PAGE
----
Classic movie site with rare images, original ads, and behind-the-scenes photos, with informative and insightful commentary. We like to have fun with movies!
Archive and Links
Search Index Here

Monday, May 30, 2022

Film Noir #8


Noir: Bewitched and The Bigamist

BEWITCHED (1945) --- Forty millions were said to have listened to this on radio, so said MGM’s trailer, idea to presell a modest programmer written and produced by Arch Oboler, an airwave wunderkind off O. Welles pattern who might in the end have been a greater mainstream success than Orson, if not a more accomplished talent. Bewitched was near as Metro came to “experimental,” as in doing something out of their ordinary and entrusting much to singular artist that was Oboler (only five foot one, really?). He had directed a single film prior, Strange Holiday, which among others (Claude Rains, Gloria Holden) featured my elementary school band teacher Priscilla Lyons, who had I but known once worked with Dracula’s Daughter, would never have got a moment’s peace in her mid-sixties classroom. You could say, then, that Bewitched was Oboler’s Magnificent Ambersons after Kane that was Strange Holiday, if one wanted to belabor similarities between Oboler and Welles. Bewitched has a cult, if a small one. I recall one collector being quite proud of his print, at a time when MGM titles were nearly impossible to come by on illicit-owned 16mm film.

dealt with dual personality on serious, near-clinical terms, detail of which head doctor Edmund Gwenn explains to a 1945 public assumed to have never heard of such malady. So how common are split personas? I might name several of acquaintance without knowing any to be textbook instances. Phyllis Thaxter has an evil side that kills, perhaps a film-first apart from horror usage. Her sickness is a matter of much discussion, after fashion of radio where talk is chief, Oboler laying down his diagnosis, via Gwenn, as though he seconded in medicine behind dramatist skill. Door prize to murderess Thaxter is getting away with the crime once Governor Minor Watson is convinced it was the other Thaxter who was guilty, him promising a cursory investigation, maybe brief treatment, to clear the mess up. Psychiatry fascinated folks in the forties, lots willing to suspend disbelief however specious Oboler explanations were. There was key ad art of Phyllis Thaxter with scissors in attack mode for lure, and yes, she uses them on Henry H. Daniels, Jr., formerly a most obscure of Meet Me in St. Louis household, kept to ever smaller parts after. Don Miller had nice things to say about Bewitched in his B Movies book, a key study that came years before others cared about small budget stuff. Warner Archive offers a DVD.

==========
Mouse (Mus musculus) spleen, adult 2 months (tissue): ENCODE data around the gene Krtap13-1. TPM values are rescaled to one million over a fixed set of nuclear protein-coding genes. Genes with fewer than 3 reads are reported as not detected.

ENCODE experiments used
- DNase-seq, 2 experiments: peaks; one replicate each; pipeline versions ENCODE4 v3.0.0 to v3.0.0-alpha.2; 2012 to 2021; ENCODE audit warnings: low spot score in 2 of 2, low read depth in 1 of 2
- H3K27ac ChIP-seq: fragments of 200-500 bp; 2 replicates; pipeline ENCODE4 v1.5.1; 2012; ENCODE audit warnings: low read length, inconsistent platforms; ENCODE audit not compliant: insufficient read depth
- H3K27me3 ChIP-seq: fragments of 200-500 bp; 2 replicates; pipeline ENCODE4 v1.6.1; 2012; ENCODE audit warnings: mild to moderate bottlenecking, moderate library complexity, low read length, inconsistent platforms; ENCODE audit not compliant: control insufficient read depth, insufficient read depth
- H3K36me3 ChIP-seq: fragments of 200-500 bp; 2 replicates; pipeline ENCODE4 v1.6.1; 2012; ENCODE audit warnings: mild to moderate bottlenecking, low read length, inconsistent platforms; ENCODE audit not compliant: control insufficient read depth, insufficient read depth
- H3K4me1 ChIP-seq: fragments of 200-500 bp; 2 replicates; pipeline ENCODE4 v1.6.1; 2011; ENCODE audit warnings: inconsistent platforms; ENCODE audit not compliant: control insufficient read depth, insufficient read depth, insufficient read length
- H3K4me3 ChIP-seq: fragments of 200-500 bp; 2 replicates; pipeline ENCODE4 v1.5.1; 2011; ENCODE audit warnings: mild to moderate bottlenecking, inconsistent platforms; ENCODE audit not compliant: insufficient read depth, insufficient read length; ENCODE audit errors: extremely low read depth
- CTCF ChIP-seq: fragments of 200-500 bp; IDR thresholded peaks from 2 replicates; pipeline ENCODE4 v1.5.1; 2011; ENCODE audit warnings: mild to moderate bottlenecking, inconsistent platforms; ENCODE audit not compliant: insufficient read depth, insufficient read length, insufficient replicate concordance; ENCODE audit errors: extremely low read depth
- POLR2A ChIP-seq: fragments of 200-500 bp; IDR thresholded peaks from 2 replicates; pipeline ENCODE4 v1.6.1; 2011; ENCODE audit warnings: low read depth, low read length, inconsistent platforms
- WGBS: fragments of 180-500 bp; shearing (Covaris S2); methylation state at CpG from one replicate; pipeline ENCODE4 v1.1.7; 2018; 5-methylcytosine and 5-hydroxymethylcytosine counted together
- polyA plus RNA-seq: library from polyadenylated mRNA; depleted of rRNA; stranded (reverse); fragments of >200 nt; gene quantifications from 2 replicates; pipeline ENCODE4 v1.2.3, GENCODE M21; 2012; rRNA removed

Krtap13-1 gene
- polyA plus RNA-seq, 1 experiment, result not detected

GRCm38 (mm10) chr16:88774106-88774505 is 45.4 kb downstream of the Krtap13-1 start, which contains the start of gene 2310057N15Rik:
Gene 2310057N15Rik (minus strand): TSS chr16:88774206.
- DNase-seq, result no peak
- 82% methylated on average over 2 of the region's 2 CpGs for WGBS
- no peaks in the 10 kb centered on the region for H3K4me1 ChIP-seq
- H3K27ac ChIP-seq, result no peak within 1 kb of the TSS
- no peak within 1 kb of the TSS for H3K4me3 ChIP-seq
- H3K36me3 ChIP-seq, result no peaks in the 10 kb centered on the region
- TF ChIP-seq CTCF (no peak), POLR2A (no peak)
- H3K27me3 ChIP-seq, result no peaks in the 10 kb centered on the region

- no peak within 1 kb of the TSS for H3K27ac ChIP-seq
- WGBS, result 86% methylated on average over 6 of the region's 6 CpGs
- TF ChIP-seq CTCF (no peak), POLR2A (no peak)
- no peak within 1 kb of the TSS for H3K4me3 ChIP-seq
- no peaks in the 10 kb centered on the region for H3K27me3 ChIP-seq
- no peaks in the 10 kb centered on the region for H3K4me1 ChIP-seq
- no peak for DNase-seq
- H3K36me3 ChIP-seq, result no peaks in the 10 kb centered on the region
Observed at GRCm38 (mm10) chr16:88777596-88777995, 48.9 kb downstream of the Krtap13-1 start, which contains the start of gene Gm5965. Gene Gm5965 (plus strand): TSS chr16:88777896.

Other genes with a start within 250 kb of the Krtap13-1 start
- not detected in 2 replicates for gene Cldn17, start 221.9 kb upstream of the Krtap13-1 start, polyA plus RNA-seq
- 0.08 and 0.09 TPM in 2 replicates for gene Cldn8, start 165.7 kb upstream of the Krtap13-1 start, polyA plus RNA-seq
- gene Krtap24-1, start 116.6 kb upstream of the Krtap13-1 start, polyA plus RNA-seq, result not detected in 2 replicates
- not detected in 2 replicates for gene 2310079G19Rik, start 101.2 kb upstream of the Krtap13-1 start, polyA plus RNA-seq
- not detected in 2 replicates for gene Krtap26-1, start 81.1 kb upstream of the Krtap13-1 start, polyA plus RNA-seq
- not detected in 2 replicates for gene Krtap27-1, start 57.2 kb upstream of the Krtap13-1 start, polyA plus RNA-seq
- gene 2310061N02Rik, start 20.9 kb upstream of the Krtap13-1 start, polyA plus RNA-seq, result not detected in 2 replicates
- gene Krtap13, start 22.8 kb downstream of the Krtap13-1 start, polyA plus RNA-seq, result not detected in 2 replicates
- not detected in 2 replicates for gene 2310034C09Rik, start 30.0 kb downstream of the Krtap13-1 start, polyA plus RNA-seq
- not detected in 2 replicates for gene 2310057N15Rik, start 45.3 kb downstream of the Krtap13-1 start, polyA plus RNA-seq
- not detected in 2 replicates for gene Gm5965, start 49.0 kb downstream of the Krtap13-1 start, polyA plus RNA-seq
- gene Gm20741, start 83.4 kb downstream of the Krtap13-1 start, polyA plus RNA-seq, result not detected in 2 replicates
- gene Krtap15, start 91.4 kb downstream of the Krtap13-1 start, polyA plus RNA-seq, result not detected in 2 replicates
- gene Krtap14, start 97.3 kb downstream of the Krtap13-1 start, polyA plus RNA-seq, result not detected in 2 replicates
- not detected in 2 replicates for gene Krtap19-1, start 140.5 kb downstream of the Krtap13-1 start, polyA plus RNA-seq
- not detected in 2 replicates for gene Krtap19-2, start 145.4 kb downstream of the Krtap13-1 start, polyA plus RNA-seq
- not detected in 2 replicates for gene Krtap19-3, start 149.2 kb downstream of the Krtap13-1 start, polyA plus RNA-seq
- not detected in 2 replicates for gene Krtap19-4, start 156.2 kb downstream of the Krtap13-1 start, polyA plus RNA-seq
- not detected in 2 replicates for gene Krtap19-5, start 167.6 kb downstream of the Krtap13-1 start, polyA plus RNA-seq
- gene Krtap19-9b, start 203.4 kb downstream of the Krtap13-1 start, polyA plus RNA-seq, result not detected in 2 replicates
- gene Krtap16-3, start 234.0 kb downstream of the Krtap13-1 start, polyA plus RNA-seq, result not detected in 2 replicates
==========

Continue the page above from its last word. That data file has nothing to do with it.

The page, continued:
THE BIGAMIST (1953) --- Is bigamy still a crime? I wonder because so many things that were verboten are not any longer. It seems in a way quaint to watch a movie about a man with two wives unless it's a comedy. Have there been, among oceans of rom-coms, one where a man or woman turns up with two or more spouses? Not that I would necessarily care to watch them, as I found The Bigamist something of an ordeal. Maybe it was the waiting for hapless Edmund O’Brien to be caught, which of course, he inevitably would be. He isn’t a bad sort, just one trapped by circumstance of not wanting to disappoint alternating wives Joan Fontaine and Ida Lupino. It is Eddie’s kind nature and selflessness that puts him on the pan, and we are sorry at seeing him fry. How often do such sympathetic figures turn up in noir?

Would it even be possible to marry twice or more today? Surely spyware loosed upon us would prohibit it. Even in 1953 such things could not have been easily managed. O’Brien does not do his crime for anything other than consideration toward mutually likeable partners. This is a triangle with no one to root against, or favor to exclusion of the other. The ending implies that O’Brien will keep one of his wives, maybe both if the trio has their way. I’d like to have seen The Bigamist end with husband/wives headed happily home to a menage a trois. These folks give every promise of making a go at it. Director Ida Lupino had almost as free and easy deal with husband Collier Young (writer-producing) plus star Joan Fontaine (Young's ex), forming their own threesome to make The Bigamist. Imagine Code quagmire had The Bigamist offered the ending we prefer. Here was noir offbeat for not a shot being fired or fist connecting. There is even kindly S. Claus (Edmund Gwenn) and several in-jokes referring to his most famous part. Gwenn refreshingly sees piteous circumstance of title figure O’Brien but judges him harshly anyway, status quo to be maintained whatever a viewer’s sentiment. The Bigamist is part of an Ida Lupino Blu-Ray set (of four) from Kino. My chips are down for this as one of her most interesting auteur efforts.